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Precision measurement shakes world of science



By Prof. Kirthi Tennakone

National Institute of Fundamental Studies

Precision measurements have transformed science, influenced our way of thinking and impacted technology. A recent experiment conducted at the Fermi National Accelerator Laboratory, in the United States, poses questions regarding how nature operates at the deepest level. The experiment measured the magnet-like property of the elementary particle named muon, giving a numerical value to a quantity termed the g-factor. According to the most successful theory humans have devised, known as the Standard Model, this factor should be 2.0023318362. The experiment planned for decades has found that the measured value is 2.0023318412.

Why is a discrepancy in the eighth decimal place of a measurement, regarded a tantalising issue to agitate the world of science?

Before going into details of this experiment, it is interesting to recollect landmark examples of previous measurements that revolutionised the world and how definitive unvarying units have been adopted to do measurements.


Precision measurements: A few examples

One of the greatest precision measurements in the ancient world was invoked in planning the construction of Yoda Ela to carry water from Kalawewa to tanks in Anuradhapura. The slope of the 87 km channel measures less than 10 cm per kilometer!

Today, non-contact infrared thermometers instantly assess our body temperature, when we enter a supermarket. The first precise temperature measuring device, the so-called mercury-in-glass thermometer was invented by the Dutchman Daniel Fahrenheit in 1709 and the medical version by Thomas Allbut after a century. Later on, much more accurate temperature recording instruments were introduced, permitting determination of the temperature of ovens, planets, stars and the universe itself. The increased precision of temperature measurement unrivalled fundamental knowledge and elevated the quality of life. The thermometer has saved many lives, and cosmic background temperature measurement convinced us of Big Bang origin of the universe.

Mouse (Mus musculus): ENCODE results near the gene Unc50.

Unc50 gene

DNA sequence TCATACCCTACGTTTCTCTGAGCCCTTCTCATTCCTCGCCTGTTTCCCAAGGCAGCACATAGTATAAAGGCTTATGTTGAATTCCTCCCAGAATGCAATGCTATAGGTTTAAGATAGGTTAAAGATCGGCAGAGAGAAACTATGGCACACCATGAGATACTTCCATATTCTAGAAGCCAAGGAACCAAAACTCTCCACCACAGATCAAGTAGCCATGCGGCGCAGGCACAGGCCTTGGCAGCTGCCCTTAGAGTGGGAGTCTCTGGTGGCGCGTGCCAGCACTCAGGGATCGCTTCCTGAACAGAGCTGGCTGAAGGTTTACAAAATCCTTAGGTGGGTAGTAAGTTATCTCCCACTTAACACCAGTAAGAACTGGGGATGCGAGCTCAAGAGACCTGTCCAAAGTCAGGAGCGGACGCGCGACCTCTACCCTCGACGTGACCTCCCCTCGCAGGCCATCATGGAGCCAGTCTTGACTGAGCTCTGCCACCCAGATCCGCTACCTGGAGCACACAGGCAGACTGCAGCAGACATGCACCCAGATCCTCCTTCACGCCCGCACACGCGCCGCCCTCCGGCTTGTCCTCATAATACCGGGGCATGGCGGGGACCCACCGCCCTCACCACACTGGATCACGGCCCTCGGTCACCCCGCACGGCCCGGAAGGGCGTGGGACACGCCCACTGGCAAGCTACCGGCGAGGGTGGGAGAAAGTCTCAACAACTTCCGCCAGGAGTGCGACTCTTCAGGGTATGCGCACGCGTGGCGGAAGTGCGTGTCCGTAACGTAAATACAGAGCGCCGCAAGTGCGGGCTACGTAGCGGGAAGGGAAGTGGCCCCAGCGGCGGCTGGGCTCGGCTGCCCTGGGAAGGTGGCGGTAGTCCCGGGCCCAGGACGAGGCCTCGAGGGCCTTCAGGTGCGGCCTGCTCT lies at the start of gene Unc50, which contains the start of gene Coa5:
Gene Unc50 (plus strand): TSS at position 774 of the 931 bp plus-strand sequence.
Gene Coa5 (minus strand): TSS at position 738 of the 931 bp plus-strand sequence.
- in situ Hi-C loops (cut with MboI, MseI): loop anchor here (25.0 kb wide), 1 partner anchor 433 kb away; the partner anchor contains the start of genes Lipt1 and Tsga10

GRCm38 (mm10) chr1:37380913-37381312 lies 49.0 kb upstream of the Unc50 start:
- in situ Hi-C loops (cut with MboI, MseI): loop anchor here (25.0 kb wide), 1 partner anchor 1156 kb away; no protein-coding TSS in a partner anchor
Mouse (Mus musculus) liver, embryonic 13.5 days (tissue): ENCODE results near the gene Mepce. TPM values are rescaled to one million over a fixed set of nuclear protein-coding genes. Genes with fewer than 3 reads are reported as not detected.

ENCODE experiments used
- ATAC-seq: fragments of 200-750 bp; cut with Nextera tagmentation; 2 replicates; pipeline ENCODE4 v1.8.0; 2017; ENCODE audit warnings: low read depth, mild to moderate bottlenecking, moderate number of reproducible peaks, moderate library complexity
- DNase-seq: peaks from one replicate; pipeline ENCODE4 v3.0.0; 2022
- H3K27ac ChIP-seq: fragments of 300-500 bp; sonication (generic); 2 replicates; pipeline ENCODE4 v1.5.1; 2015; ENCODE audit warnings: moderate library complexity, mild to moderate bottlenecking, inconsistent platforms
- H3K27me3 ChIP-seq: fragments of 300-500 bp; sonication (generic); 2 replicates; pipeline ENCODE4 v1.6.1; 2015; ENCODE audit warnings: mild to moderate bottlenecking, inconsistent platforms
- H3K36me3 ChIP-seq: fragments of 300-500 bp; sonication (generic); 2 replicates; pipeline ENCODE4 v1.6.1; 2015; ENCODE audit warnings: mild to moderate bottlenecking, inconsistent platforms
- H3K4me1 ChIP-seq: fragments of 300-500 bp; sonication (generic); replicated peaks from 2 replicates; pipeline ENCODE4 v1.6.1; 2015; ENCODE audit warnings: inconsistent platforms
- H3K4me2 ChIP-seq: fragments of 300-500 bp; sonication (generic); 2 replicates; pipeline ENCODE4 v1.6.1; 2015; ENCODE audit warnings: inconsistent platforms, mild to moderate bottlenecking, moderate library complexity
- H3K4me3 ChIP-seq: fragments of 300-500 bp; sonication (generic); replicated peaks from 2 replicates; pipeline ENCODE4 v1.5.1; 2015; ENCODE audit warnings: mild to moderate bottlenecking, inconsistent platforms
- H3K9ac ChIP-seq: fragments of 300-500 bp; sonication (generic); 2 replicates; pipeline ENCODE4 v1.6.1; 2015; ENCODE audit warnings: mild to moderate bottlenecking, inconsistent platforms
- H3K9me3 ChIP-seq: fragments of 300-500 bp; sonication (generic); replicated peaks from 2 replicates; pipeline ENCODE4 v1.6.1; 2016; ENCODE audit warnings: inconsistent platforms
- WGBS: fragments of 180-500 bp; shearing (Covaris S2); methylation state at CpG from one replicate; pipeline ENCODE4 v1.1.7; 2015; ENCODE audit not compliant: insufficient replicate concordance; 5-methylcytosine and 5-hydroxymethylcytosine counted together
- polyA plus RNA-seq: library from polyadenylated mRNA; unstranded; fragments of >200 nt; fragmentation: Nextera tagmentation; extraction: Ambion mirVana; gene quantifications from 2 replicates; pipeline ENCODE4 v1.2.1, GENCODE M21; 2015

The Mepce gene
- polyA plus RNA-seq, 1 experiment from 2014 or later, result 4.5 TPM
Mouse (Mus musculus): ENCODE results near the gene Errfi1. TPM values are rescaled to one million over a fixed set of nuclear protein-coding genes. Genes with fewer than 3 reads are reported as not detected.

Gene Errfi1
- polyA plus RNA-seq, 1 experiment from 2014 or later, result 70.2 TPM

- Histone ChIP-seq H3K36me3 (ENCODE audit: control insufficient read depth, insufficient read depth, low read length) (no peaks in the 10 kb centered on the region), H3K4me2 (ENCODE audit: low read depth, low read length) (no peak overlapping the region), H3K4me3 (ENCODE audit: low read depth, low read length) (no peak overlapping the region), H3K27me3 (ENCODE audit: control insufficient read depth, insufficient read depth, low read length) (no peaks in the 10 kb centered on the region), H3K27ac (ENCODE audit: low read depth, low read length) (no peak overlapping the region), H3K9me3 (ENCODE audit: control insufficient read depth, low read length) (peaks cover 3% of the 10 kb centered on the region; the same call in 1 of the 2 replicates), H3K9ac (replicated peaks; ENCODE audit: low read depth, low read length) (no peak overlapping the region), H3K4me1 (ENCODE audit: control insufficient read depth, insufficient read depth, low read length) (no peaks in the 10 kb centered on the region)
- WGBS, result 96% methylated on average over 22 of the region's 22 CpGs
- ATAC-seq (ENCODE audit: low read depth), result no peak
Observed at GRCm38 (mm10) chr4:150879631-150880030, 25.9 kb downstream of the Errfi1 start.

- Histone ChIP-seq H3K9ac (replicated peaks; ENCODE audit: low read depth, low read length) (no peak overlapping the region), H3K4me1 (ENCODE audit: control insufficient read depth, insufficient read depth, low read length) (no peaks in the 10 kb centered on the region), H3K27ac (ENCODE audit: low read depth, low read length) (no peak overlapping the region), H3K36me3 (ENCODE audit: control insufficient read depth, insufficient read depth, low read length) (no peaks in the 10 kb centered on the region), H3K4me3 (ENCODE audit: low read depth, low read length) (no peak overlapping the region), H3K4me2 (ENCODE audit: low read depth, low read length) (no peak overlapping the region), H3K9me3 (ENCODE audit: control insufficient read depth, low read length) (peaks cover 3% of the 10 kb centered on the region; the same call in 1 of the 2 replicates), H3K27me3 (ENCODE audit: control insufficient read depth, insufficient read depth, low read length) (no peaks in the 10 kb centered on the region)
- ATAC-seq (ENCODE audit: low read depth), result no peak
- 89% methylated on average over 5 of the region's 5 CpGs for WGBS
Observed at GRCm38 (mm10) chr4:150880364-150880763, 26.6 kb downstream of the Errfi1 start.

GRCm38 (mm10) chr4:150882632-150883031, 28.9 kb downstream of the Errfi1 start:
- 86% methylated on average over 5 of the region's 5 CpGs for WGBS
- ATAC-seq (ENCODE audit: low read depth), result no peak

In mid-1800s astronomers measured minute deviations in the orbit of Uranus. The French mathematician Joseph LeVerrier, performed an unbelievably precise calculation and pointed out that the anomaly was due to the existence of another planet. He predicted that if astronomers point their telescopes to a certain point in the sky at a time he had calculated, the planet could be seen. This is how Neptune was discovered – confirming the preciseness of LeVerrier’s calculation! The ability to deploy exploratory robots to chosen locations on Moon or Mars rely on accuracy of such calculations, performed today with computers. LeVerrier did his laborious calculation manually!